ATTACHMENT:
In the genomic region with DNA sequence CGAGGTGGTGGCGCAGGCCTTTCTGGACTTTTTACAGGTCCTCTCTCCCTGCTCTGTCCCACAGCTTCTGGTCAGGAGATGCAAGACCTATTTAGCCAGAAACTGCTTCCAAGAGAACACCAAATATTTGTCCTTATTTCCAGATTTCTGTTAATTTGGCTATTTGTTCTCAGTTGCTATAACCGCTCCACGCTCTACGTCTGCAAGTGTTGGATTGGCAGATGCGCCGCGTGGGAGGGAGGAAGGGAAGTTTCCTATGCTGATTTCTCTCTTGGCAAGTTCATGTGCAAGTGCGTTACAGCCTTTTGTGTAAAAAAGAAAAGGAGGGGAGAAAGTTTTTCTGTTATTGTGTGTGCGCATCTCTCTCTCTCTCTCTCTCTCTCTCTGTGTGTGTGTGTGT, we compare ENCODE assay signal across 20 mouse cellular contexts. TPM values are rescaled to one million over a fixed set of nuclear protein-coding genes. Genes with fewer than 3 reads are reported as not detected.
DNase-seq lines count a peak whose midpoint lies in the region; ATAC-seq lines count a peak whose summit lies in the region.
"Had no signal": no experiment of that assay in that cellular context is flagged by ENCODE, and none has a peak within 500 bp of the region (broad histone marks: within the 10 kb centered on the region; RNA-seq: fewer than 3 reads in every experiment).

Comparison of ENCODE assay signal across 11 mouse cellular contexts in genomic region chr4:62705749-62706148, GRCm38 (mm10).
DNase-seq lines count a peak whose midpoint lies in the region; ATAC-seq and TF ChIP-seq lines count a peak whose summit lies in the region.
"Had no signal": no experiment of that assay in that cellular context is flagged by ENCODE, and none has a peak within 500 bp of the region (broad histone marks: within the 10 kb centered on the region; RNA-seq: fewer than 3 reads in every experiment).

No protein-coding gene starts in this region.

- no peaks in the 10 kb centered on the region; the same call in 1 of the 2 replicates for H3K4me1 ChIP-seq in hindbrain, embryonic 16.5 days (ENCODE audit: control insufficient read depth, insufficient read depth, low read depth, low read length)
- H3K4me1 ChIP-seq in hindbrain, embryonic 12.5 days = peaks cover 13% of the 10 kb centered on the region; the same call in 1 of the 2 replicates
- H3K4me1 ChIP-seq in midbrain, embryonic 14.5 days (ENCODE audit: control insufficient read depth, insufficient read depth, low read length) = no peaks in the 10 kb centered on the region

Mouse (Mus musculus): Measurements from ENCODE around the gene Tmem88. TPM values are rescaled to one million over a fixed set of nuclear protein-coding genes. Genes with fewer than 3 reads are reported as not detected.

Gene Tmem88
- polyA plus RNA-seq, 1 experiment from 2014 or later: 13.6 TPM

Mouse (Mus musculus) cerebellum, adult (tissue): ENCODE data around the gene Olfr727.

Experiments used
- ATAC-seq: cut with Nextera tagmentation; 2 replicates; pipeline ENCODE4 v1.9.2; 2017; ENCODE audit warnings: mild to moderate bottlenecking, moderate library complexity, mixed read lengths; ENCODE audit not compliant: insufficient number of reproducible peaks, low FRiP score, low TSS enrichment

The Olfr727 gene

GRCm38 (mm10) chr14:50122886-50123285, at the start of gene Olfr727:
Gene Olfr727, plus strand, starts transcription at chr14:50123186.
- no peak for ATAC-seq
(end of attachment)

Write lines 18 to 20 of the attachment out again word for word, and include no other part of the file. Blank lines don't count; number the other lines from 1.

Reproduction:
GRCm38 (mm10) chr14:50122886-50123285, at the start of gene Olfr727:
Gene Olfr727, plus strand, starts transcription at chr14:50123186.
- no peak for ATAC-seq